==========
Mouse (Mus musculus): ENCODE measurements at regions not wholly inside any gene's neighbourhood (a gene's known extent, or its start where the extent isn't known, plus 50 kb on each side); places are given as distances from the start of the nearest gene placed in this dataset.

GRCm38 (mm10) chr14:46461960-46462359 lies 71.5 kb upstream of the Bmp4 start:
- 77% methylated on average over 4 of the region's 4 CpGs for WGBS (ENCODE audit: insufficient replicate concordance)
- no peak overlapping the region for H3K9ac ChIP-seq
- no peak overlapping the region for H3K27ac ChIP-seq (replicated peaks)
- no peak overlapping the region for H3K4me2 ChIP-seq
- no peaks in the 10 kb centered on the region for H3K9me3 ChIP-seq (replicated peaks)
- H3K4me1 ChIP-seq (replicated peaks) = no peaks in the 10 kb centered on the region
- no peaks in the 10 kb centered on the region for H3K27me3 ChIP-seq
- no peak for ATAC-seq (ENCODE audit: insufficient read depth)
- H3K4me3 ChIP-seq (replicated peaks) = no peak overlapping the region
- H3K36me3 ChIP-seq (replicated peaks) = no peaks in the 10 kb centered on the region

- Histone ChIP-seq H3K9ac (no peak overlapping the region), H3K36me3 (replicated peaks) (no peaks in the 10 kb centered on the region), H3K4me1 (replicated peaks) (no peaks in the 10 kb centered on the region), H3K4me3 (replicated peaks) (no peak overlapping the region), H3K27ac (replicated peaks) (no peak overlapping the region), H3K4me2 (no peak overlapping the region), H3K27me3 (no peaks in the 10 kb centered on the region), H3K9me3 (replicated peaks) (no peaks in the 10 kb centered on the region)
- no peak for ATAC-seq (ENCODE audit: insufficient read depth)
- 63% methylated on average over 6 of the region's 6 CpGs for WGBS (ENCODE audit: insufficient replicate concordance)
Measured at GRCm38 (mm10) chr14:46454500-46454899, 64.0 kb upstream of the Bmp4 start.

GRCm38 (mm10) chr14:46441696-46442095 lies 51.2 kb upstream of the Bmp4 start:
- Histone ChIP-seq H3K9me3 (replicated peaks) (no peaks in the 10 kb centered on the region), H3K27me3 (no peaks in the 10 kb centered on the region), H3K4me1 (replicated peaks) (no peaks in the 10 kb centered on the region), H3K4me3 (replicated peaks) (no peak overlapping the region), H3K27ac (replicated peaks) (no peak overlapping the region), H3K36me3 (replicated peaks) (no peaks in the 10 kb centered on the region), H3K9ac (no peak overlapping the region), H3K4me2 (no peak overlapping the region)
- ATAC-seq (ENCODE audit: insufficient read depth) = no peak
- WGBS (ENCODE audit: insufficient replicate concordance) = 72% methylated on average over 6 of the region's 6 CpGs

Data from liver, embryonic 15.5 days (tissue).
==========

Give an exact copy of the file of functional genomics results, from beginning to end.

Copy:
Mouse (Mus musculus): ENCODE measurements at regions not wholly inside any gene's neighbourhood (a gene's known extent, or its start where the extent isn't known, plus 50 kb on each side); places are given as distances from the start of the nearest gene placed in this dataset.

GRCm38 (mm10) chr14:46461960-46462359 lies 71.5 kb upstream of the Bmp4 start:
- 77% methylated on average over 4 of the region's 4 CpGs for WGBS (ENCODE audit: insufficient replicate concordance)
- no peak overlapping the region for H3K9ac ChIP-seq
- no peak overlapping the region for H3K27ac ChIP-seq (replicated peaks)
- no peak overlapping the region for H3K4me2 ChIP-seq
- no peaks in the 10 kb centered on the region for H3K9me3 ChIP-seq (replicated peaks)
- H3K4me1 ChIP-seq (replicated peaks) = no peaks in the 10 kb centered on the region
- no peaks in the 10 kb centered on the region for H3K27me3 ChIP-seq
- no peak for ATAC-seq (ENCODE audit: insufficient read depth)
- H3K4me3 ChIP-seq (replicated peaks) = no peak overlapping the region
- H3K36me3 ChIP-seq (replicated peaks) = no peaks in the 10 kb centered on the region

- Histone ChIP-seq H3K9ac (no peak overlapping the region), H3K36me3 (replicated peaks) (no peaks in the 10 kb centered on the region), H3K4me1 (replicated peaks) (no peaks in the 10 kb centered on the region), H3K4me3 (replicated peaks) (no peak overlapping the region), H3K27ac (replicated peaks) (no peak overlapping the region), H3K4me2 (no peak overlapping the region), H3K27me3 (no peaks in the 10 kb centered on the region), H3K9me3 (replicated peaks) (no peaks in the 10 kb centered on the region)
- no peak for ATAC-seq (ENCODE audit: insufficient read depth)
- 63% methylated on average over 6 of the region's 6 CpGs for WGBS (ENCODE audit: insufficient replicate concordance)
Measured at GRCm38 (mm10) chr14:46454500-46454899, 64.0 kb upstream of the Bmp4 start.

GRCm38 (mm10) chr14:46441696-46442095 lies 51.2 kb upstream of the Bmp4 start:
- Histone ChIP-seq H3K9me3 (replicated peaks) (no peaks in the 10 kb centered on the region), H3K27me3 (no peaks in the 10 kb centered on the region), H3K4me1 (replicated peaks) (no peaks in the 10 kb centered on the region), H3K4me3 (replicated peaks) (no peak overlapping the region), H3K27ac (replicated peaks) (no peak overlapping the region), H3K36me3 (replicated peaks) (no peaks in the 10 kb centered on the region), H3K9ac (no peak overlapping the region), H3K4me2 (no peak overlapping the region)
- ATAC-seq (ENCODE audit: insufficient read depth) = no peak
- WGBS (ENCODE audit: insufficient replicate concordance) = 72% methylated on average over 6 of the region's 6 CpGs

Data from liver, embryonic 15.5 days (tissue).